A state bill passed last session enables utilities to impose a charge on net metered customers to cover costs they incur to the electrical grid. But SB208 requires the PSC to weigh those costs against the benefits net metering provides.

Salt Lake City and 11 community councils around the valley have asked the commission to reject the fee, many of them arguing RMP has ignored those benefits.

"If someone is putting solar on their home, that is avoided [cost] to the power company," said Vicki Bennett, Salt Lake City's sustainability director. "We don't believe the benefits are reflected. Let's do a thorough analysis. The benefits include air quality and reduction in greenhouse gases."

Community councils argue solar offers broad benefits to all Utahns, as well as to the utility.

"Rooftop solar reduces the need for expensive power at or near times of peak demand; reduces the need to transmit power over long distances using expensive transmission infrastructure; and delays the need to build new and expensive power plants," the Sugar House Community Council said in its submitted comments.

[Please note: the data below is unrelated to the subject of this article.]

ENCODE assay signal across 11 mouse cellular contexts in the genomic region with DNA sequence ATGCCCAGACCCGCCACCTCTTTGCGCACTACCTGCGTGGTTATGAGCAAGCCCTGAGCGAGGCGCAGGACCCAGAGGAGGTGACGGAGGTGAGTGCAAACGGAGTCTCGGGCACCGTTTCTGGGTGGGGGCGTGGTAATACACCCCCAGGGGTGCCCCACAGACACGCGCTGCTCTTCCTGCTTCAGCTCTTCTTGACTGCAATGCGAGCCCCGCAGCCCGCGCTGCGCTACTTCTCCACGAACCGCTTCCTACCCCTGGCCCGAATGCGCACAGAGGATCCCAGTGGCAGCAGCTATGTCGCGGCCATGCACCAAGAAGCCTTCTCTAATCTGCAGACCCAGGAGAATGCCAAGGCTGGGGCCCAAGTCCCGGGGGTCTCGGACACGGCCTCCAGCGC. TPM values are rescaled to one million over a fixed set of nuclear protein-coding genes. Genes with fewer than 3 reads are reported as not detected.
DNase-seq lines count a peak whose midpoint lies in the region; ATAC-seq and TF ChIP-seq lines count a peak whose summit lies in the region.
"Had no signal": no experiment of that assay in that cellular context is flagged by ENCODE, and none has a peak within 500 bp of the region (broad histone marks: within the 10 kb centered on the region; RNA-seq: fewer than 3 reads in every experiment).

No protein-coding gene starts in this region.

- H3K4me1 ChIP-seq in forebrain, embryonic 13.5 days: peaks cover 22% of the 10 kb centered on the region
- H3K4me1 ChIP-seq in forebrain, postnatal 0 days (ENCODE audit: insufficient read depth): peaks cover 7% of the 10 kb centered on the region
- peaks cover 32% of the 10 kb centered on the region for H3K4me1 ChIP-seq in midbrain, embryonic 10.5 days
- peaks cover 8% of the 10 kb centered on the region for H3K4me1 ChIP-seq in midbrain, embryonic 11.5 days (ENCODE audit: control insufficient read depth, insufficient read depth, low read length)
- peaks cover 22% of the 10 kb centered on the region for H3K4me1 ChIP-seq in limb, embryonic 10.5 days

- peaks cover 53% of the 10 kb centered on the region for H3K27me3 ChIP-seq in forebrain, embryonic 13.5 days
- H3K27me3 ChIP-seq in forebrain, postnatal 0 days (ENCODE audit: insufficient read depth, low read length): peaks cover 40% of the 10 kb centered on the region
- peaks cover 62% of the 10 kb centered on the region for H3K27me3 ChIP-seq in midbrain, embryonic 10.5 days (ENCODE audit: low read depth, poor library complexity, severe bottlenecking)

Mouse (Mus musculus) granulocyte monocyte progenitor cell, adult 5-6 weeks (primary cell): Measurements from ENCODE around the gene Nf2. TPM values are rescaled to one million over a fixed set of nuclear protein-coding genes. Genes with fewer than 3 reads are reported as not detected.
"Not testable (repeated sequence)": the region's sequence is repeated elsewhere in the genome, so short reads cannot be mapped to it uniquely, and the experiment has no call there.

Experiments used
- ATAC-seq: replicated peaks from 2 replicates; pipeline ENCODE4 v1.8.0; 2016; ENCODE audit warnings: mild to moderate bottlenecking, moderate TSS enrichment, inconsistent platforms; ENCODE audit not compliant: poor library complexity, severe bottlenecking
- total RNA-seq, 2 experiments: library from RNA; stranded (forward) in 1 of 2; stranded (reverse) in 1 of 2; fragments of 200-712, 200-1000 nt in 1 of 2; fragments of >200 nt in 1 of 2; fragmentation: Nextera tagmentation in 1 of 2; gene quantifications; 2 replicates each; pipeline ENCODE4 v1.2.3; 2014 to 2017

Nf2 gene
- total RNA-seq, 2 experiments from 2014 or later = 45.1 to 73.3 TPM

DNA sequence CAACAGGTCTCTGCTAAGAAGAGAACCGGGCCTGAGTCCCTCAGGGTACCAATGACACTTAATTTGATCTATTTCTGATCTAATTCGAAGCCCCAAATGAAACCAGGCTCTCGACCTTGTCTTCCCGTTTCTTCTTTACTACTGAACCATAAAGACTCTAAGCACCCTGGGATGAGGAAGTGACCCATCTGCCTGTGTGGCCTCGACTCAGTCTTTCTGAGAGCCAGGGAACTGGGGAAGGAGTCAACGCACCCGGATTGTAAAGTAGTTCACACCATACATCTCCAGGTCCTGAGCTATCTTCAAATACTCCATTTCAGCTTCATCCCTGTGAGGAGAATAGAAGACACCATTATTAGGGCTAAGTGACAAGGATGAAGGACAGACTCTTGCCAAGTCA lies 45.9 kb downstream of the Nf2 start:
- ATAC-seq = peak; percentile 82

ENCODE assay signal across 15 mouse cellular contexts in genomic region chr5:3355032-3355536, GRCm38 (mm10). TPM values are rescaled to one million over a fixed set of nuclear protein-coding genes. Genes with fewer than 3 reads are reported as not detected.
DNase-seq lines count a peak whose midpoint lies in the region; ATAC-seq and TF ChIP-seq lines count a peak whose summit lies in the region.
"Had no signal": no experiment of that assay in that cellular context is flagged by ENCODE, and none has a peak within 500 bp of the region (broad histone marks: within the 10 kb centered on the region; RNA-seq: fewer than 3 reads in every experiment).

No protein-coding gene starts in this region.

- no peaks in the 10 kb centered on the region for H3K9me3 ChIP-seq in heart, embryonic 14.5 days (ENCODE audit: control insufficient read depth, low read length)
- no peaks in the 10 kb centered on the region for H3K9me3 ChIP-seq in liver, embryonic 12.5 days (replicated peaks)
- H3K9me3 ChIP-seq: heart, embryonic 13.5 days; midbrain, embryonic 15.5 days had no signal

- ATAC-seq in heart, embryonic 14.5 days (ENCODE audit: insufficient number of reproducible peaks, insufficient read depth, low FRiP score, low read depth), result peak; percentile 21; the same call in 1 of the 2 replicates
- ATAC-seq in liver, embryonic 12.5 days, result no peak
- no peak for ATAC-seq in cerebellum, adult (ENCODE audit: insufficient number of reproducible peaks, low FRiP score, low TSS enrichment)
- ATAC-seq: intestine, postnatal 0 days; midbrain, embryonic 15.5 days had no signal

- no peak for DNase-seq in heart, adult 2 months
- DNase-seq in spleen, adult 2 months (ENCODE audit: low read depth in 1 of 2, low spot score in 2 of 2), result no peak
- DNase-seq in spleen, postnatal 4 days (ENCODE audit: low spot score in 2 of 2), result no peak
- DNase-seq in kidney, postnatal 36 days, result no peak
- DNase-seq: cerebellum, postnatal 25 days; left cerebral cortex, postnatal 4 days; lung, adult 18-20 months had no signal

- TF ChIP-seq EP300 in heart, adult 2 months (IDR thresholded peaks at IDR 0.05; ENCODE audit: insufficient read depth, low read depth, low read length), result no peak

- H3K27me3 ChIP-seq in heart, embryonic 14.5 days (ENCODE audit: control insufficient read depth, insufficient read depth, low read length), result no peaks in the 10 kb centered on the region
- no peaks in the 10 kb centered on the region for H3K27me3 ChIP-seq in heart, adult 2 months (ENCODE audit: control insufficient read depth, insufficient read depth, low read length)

Moving away from coal • But Beck and RMP spokesman Dave Eskelsen say the Sierra Club analysis is flawed. "The benefits are overstated and the assumptions they used aren't appropriate," said Eskelsen. "We are sensitive to the issues of air quality. None of our coal plants are near the Wasatch Front. The transition [away from coal] is already happening. All plants we've built since 2000 are natural gas and wind."

Solar's major drawback, from the point of view of utilities, is that its peak output occurs in the early afternoon, a few hours ahead of peak demand when people get home from work.

RMP studied the Salt Lake City neighborhood served by its Northeast Substation, at 144 S. 1100 East, examining what would happen if solar was installed on every rooftop that faces the most effective directions — south and west — and is not shaded.

It determined such a scenario would reduce peak demand by only 7 percent, according to Eskelsen.

Holmes' 14 American-made panels, each measuring 40 inches by 60 inches, cost $14,000 to install. He expects to recoup about $5,500 through state and federal tax credits and predicts his overall investment will pay for itself in eight years.

For the community, he thinks a 7 percent demand in reduction is a strong benefit.

"That's energy the system does not have to generate from a distant plant," Holmes said. "When you are generating solar energy from a rooftop it is being consumed locally. It may not even make it back to the closest substation. The power RMP is providing is coming, in some cases, great distances over transmission lines where you have loss of energy. This is more efficient."

bmaffly@sltrib.com